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Stiglitz Krugman Conference Capital in the 21 Century

Stiglitz Krugman Conference Capital in the 21 Century
Related:  Piketty blitz

Le triomphe américain d’un économiste français | American Digest La publication en anglais par Harvard university press du dernier livre de l’économiste Thomas Piketty fait événement. Revue de presse Rareté des raretés dans le petit monde feutré de l’édition universitaire, la parution aux Etats-Unis du Capital au XXIe siècle (Seuil, 2013), le plus récent ouvrage de l'économiste français Thomas Piketty, a été avancée d'avril à mars, tant il était attendu. Capital in the Twenty-First Century (Harvard university press, 696 p., 35 euros) achève d'asseoir sa réputation dans le monde anglo-saxon. Déjà surnommé par certains le "inequality guru",Thomas Piketty s'apprête à être adoubé par les économistes américains les plus éminents. Le célèbre économiste Paul Krugman vient de faire paraître un long article dans la New York Review of Books où il vante, sans retenue, les mérites du Capital au XXIe siècle. Thomas Piketty était déjà bien connu pour le travail statistique pionner mené avec Emmanuel Saez et Anthony Atkinson pour chiffrer les inégalités.

First Thoughts on Piketty I have been reading Thomas Piketty's "Capital in the 21st Century." It is truly an impressive work, and I am much enjoying it. I have recently organized a session at the upcoming AEA meeting (January in Boston), where David Weil, Alan Auerbach, and I will be discussing the book, followed by a response from Professor Piketty. Let me offer a few immediate reactions. The book has three main elements: A history of inequality and wealth. Point 2 is highly conjectural. Point 3 is as much about Piketty’s personal political philosophy as it is about his economics. The bottom line: You can appreciate his economic history without buying into his forecast.

Pourquoi le livre de Piketty est-il un succès aux Etats-Unis ? Le Monde.fr | • Mis à jour le | Par Mathilde Damgé Le livre du Français Thomas Piketty Le Capital au XXIe siècle (Editions du Seuil, 2013) se classait encore, jeudi 24 avril, en tête des ventes aux Etats-Unis sur le site de distribution en ligne Amazon. Publié l'an dernier en France (lire des extraits sur le site du Seuil), il n'est arrivé que cette année aux Etats-Unis. Mais l'énorme succès rencontré outre-Atlantique par un ouvrage pourtant austère, écrit par un économiste qu'on classe, en France, plutôt à gauche, ne cesse d'étonner. Le site Internet de l'enseignant à l'Ecole d'économie de Paris donne un bon résumé des quelque 1 000 pages (dans la version française) de cet ouvrage, agrémenté de nombreux schémas, qui dénonce la trop forte concentration des richesses et plaide pour une plus lourde taxation des hauts revenus. Lire l'entretien : Thomas Piketty : « Le retour des inégalités inquiète aux Etats-Unis » Ce que dit le livre Ces Français qui cartonnent aux Etats-Unis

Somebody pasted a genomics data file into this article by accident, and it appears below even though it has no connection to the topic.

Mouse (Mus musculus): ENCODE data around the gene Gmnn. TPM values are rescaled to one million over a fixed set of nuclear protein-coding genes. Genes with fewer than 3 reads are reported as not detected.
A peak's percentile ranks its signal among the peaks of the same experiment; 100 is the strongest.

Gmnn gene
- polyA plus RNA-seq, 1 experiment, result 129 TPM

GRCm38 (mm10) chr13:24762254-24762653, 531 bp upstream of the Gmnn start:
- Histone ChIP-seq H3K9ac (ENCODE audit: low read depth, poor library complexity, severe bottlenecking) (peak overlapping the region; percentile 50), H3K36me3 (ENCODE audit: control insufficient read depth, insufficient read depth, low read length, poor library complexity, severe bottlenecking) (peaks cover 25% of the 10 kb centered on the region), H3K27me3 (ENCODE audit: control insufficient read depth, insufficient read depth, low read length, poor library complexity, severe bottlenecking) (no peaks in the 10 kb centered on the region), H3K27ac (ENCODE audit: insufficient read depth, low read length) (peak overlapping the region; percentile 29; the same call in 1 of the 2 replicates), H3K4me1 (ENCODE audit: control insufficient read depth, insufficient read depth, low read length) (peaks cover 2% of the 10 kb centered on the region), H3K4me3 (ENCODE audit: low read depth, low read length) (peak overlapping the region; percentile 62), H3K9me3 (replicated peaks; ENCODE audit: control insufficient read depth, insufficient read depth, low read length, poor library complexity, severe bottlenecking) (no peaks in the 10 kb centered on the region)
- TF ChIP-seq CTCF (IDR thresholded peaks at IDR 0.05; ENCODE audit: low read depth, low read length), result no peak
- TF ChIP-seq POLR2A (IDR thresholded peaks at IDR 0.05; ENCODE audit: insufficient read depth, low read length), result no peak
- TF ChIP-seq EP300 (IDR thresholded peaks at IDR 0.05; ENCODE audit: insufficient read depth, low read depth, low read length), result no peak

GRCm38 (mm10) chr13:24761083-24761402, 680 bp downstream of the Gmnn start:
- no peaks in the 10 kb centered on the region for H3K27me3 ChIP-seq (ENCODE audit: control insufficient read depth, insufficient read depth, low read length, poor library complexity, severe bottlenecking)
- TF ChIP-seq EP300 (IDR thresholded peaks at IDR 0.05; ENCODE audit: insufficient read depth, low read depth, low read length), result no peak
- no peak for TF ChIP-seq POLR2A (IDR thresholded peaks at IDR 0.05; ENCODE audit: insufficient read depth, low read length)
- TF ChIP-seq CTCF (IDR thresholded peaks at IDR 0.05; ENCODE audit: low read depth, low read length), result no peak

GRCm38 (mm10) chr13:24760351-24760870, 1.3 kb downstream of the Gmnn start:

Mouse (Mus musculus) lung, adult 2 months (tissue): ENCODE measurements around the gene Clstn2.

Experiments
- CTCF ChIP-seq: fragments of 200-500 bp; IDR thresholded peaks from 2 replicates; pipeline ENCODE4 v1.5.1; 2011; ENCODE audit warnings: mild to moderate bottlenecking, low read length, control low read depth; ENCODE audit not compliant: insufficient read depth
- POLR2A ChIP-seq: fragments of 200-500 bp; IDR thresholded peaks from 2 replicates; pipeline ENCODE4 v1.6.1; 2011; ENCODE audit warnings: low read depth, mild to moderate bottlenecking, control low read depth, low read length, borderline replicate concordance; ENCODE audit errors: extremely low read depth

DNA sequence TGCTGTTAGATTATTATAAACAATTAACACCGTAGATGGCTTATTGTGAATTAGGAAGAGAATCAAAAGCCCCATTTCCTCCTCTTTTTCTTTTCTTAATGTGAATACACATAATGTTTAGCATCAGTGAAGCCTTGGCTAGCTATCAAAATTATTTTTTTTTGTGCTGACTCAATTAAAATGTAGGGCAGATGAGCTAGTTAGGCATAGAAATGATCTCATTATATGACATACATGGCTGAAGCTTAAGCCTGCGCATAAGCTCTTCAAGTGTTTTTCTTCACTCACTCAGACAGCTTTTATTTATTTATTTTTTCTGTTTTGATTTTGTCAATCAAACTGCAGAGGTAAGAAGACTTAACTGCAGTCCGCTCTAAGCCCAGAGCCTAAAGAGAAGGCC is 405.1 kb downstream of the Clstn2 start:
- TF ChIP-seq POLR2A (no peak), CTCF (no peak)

m.truthdig Now We Know: Economic Inequality Is a Malady—and Not a Cure Posted on Apr 25, 2014 By Joe Conason It has been a long, long time since Americans accepted the advice of a French intellectual about anything important, let alone the future of democracy and the economy. But the furor over Thomas Piketty’s stunning best-seller, “Capital in the 21st Century”—and especially the outraged reaction from the Republican right—suggests that this fresh import from la belle France has struck an exposed nerve. What Piketty proves, with his massive data set and complex analytical tools, is something that many of us—including Pope Francis—have understood both intuitively and intellectually: namely, that human society, both here and globally, has long been grossly inequitable and is steadily becoming more so, to our moral detriment. As a work of history and social science, “Capital in the 21st Century” outlines a fundamental issue, while offering little in policy. New and Improved Comments